May 20, 2011 -- As the director of the Business Rights Center at the fiercely pro-capitalist Atlas Society, I shall not be accused, I think, of harboring excessive sympathy for a Socialist IMF bureaucrat who stands accused of sexually assaulting a hotel chambermaid. And therefore, I want to take this opportunity to protest the treatment to which Dominique Strauss-Kahn has been subjected since his arrest on May 14, 2011.
The process of hauling a suspect around in handcuffs is often called a “perp walk,” but the term “perp” is short for “perpetrator,” meaning “the perpetrator of a crime.” Thus, the term is completely inappropriate in a system that extends the presumption of innocence to suspects. It is inappropriate as a matter of terminology, and it is inappropriate as a matter of legal impartiality. Handcuffing a person who has been found guilty of a crime and then leading him away is, strictly speaking, the only “perp walk” that should exist in America. Until the jury says “guilty,” no man should be called or even thought of as “the perp.”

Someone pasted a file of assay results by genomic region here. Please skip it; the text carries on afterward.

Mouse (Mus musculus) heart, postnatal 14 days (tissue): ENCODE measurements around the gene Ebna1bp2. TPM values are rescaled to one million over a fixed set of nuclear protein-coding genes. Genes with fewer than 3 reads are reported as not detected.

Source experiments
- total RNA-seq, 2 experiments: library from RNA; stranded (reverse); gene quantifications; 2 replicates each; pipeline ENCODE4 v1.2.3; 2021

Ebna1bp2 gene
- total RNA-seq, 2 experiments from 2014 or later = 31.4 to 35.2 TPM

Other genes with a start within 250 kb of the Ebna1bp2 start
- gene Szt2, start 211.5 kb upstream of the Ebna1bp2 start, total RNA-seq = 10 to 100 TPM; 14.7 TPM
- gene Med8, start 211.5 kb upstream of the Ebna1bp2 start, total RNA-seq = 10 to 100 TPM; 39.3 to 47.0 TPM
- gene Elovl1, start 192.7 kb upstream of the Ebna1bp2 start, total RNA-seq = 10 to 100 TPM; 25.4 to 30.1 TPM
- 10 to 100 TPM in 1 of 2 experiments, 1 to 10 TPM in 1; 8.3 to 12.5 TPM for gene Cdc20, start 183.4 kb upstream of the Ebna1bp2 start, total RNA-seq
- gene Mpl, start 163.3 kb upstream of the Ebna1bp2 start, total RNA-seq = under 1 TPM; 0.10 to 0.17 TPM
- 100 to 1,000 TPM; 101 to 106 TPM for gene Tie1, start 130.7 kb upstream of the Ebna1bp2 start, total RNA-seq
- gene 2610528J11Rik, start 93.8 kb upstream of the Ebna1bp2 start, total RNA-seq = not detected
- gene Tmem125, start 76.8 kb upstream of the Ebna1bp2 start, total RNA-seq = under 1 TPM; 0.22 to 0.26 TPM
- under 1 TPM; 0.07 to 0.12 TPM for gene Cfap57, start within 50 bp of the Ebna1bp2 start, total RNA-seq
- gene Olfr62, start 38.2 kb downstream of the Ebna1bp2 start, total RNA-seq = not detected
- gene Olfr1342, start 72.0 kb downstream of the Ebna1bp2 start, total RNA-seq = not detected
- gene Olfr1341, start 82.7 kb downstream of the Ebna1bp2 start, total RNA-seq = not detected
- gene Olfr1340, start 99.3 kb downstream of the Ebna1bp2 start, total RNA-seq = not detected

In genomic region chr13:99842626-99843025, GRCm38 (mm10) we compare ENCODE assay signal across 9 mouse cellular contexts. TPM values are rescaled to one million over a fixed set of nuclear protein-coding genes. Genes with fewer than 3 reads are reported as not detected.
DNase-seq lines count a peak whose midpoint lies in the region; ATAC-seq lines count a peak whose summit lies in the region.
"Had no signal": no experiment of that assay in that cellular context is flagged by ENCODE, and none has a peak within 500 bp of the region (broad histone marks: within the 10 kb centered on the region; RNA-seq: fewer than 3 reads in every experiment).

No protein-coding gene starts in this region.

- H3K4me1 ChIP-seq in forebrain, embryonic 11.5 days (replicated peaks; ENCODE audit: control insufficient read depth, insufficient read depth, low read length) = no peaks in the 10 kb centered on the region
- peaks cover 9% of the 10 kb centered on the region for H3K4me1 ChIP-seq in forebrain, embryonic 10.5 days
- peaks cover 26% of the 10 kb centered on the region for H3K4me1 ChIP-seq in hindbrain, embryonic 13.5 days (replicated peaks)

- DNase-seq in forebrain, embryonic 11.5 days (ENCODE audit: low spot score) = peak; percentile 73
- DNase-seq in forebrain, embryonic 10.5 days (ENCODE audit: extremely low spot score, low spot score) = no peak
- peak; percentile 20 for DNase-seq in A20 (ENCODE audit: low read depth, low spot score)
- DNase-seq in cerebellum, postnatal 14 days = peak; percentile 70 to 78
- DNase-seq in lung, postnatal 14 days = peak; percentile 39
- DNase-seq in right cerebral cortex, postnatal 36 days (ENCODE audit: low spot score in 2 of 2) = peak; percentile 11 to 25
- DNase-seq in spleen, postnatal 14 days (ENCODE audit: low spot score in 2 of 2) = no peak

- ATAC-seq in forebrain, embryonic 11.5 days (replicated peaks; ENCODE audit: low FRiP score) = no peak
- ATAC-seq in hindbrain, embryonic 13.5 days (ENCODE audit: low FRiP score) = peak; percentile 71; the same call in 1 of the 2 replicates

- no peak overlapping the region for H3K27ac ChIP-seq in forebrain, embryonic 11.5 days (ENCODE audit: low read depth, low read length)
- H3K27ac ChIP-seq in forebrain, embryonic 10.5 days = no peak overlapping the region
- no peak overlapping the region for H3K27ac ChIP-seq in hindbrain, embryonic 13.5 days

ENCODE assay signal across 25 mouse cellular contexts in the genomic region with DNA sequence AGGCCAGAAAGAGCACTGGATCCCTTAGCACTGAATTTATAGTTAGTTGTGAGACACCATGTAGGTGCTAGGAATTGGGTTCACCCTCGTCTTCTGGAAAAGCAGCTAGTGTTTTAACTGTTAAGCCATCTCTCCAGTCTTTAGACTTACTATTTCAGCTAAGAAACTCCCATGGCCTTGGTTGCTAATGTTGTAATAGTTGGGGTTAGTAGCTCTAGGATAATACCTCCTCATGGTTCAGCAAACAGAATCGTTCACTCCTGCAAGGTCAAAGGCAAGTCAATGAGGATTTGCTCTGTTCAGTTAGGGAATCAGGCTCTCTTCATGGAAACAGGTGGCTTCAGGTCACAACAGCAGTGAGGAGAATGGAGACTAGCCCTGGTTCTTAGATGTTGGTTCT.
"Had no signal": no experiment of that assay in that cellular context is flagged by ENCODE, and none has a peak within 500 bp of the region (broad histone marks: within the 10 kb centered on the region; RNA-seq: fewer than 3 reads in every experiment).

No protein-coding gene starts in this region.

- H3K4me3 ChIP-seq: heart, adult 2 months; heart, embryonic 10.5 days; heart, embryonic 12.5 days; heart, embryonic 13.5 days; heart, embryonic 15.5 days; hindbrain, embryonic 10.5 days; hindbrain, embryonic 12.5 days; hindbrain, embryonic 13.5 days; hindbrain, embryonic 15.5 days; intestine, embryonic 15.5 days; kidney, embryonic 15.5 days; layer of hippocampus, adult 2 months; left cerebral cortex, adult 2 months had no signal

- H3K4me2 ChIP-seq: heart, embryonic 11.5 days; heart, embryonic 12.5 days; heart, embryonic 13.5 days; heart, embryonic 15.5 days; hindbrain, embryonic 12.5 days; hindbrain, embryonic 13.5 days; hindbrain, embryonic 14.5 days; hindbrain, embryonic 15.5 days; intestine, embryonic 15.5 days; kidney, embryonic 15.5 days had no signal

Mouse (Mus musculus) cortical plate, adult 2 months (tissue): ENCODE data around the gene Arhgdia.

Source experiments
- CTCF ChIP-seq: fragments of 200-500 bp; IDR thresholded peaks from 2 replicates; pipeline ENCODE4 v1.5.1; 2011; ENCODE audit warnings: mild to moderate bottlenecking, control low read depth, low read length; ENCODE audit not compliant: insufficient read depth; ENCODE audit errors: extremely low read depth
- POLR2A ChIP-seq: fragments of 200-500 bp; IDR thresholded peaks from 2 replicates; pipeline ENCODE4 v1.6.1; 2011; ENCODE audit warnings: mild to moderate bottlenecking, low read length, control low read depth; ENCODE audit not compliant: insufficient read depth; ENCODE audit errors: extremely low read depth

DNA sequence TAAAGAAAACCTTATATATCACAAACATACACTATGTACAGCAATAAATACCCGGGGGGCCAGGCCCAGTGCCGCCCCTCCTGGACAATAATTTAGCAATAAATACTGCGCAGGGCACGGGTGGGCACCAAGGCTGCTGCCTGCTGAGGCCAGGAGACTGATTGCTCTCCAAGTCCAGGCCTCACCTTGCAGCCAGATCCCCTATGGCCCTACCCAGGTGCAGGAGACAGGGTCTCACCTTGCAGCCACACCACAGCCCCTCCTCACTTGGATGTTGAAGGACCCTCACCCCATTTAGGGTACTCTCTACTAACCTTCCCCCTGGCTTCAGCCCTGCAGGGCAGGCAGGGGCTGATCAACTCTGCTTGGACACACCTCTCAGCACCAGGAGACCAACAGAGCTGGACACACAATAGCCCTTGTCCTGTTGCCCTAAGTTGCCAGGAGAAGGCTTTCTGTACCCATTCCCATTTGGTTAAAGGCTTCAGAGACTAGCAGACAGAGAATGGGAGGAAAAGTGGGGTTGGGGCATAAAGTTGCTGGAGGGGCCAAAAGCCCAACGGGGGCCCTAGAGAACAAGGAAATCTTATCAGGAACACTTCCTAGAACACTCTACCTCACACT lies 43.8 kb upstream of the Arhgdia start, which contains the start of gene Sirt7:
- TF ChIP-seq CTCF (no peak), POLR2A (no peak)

American governments can and should bar their own employees from needlessly exposing handcuffed subjects to the media.
Occasionally, the practice of handcuffing a suspect may be justified, for example, when the suspect is a danger to himself or to others, as explained in this excellent article on perp walks published in the National Law Journal. There was a horrible case , five or so year ago, in Georgia, in which a defendant grabbed a deputy sheriff’s gun and murdered several people before escaping. Even so, when a suspect must be handcuffed or shackled, police and court officers can attempt to minimize his exposure in that condition. American governments cannot and should not violate the media’s right to show a suspect in handcuffs, which is what France does. But American governments can and should bar their own employees from needlessly exposing handcuffed subjects to the media.
The perp walk is wrong, and therefore hauling Dominique Strauss-Kahn around, before the media, in handcuffs, was wrong.The charges against Wigton and Tabor were later dropped. Freeman pleaded guilty to making one trade after someone said, “your bunny has a good nose.”